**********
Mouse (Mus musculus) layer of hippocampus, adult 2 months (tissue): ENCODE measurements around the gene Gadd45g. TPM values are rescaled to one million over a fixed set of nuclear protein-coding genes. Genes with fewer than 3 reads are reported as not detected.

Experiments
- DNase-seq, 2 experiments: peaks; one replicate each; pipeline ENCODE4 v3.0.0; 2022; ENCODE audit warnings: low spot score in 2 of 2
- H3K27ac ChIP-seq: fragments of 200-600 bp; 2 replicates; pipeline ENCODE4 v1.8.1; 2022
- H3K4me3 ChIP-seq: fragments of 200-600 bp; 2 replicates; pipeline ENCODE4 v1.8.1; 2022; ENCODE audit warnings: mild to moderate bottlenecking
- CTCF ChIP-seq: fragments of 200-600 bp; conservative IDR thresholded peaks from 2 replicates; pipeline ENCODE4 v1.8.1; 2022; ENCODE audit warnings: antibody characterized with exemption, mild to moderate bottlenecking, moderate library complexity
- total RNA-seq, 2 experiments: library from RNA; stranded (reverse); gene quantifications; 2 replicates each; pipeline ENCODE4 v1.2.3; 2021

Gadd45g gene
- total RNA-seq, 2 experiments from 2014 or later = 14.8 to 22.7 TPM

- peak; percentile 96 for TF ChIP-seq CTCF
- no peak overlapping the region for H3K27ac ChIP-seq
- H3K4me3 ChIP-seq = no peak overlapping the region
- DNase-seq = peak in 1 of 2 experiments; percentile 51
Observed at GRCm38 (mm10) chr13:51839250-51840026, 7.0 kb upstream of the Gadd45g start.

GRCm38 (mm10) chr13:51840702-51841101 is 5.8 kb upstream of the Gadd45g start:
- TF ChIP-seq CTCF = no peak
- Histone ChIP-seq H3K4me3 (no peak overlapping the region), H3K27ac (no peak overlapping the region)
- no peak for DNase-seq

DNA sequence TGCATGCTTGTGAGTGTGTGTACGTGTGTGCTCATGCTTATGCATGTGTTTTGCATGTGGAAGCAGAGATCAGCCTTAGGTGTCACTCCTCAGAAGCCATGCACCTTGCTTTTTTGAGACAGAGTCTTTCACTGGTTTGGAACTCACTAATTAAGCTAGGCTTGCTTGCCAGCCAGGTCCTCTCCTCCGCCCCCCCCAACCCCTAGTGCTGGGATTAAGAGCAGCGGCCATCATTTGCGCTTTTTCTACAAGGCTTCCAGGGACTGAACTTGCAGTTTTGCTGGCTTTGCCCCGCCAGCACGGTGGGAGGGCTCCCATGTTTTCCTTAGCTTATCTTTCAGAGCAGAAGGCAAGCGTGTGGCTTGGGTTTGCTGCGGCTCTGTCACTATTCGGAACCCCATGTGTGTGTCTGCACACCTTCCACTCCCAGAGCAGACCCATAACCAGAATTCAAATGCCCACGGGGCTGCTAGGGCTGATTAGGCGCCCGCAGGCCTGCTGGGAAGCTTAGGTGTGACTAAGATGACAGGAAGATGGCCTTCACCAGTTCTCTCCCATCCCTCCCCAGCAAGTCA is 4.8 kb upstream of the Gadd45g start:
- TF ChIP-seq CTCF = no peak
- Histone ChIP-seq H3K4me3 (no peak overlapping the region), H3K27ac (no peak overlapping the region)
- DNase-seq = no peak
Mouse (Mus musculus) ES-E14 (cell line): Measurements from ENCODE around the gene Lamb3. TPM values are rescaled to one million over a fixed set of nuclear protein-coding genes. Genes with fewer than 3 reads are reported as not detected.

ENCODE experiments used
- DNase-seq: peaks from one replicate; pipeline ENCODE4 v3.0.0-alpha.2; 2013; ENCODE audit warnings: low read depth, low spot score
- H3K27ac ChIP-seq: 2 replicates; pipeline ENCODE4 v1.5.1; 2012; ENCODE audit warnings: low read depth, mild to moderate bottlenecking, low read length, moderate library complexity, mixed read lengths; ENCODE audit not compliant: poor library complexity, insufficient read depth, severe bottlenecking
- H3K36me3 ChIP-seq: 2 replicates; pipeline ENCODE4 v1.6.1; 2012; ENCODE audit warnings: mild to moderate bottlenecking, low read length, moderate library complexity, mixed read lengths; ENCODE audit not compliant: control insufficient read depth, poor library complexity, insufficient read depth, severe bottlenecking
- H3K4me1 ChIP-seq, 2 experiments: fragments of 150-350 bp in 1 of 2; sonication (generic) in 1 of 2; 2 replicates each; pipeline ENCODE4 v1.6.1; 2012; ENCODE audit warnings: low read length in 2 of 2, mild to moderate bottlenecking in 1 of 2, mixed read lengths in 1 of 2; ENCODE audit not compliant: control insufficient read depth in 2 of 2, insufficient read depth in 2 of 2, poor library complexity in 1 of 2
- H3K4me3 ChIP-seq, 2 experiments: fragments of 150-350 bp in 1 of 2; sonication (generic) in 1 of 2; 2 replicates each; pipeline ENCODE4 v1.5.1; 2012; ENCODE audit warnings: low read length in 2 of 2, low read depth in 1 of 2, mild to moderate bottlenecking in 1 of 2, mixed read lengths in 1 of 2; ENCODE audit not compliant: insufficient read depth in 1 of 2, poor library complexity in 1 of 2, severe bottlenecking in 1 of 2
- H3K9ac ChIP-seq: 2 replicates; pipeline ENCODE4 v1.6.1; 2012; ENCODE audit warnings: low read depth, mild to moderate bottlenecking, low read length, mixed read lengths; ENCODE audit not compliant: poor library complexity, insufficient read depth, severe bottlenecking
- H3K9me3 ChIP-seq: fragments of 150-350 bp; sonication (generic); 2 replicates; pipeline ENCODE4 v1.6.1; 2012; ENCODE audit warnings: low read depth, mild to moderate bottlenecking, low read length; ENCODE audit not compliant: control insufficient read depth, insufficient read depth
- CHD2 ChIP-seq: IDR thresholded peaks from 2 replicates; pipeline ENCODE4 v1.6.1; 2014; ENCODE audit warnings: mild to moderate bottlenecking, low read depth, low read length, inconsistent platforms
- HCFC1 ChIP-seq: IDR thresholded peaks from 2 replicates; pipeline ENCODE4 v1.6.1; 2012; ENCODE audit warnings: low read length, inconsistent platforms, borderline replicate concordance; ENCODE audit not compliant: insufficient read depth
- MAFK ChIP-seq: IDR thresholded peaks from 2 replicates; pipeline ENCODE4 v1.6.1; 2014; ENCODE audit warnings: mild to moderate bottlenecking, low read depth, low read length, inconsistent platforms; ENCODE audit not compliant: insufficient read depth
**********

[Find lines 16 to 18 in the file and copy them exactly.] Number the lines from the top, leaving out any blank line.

- TF ChIP-seq CTCF = no peak
- Histone ChIP-seq H3K4me3 (no peak overlapping the region), H3K27ac (no peak overlapping the region)
- no peak for DNase-seq